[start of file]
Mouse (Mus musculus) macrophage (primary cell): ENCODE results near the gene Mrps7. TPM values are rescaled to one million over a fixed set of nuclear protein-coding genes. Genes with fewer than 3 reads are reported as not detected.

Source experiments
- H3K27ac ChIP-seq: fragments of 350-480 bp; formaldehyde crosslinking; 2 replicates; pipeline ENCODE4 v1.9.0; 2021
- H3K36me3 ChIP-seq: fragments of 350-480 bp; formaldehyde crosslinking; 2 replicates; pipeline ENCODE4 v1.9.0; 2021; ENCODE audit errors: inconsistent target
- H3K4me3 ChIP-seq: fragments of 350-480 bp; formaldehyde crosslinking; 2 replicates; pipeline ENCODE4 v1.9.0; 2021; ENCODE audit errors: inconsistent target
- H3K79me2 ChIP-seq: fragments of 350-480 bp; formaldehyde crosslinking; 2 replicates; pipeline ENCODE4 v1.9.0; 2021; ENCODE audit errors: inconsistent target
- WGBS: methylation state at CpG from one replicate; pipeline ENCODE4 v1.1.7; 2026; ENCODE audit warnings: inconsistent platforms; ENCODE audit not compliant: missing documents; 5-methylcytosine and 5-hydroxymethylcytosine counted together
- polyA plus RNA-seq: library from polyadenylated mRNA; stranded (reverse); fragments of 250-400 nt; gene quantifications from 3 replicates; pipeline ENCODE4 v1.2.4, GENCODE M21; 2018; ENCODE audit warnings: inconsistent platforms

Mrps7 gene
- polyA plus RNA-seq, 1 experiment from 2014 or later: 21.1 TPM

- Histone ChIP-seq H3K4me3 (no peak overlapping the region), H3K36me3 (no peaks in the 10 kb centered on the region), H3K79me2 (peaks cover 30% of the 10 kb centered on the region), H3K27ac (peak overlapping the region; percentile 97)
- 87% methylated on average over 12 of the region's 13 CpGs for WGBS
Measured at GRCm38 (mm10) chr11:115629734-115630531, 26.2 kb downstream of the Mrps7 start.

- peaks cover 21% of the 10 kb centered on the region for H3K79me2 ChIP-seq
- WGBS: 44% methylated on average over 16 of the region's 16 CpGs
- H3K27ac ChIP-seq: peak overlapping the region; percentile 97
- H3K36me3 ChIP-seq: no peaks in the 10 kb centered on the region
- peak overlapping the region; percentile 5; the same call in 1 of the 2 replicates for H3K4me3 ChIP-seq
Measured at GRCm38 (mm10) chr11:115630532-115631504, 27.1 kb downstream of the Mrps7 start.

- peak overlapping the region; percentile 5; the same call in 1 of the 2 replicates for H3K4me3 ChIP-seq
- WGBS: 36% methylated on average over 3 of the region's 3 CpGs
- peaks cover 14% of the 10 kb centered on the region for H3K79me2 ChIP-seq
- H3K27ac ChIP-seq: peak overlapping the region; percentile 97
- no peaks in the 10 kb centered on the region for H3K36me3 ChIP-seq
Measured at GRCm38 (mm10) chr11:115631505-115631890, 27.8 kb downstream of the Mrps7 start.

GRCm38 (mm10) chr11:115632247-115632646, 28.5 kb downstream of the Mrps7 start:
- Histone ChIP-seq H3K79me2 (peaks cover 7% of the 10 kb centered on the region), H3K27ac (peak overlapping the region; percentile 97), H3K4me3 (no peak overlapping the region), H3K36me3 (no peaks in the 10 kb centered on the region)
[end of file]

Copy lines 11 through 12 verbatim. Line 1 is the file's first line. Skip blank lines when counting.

- Histone ChIP-seq H3K4me3 (no peak overlapping the region), H3K36me3 (no peaks in the 10 kb centered on the region), H3K79me2 (peaks cover 30% of the 10 kb centered on the region), H3K27ac (peak overlapping the region; percentile 97)
- 87% methylated on average over 12 of the region's 13 CpGs for WGBS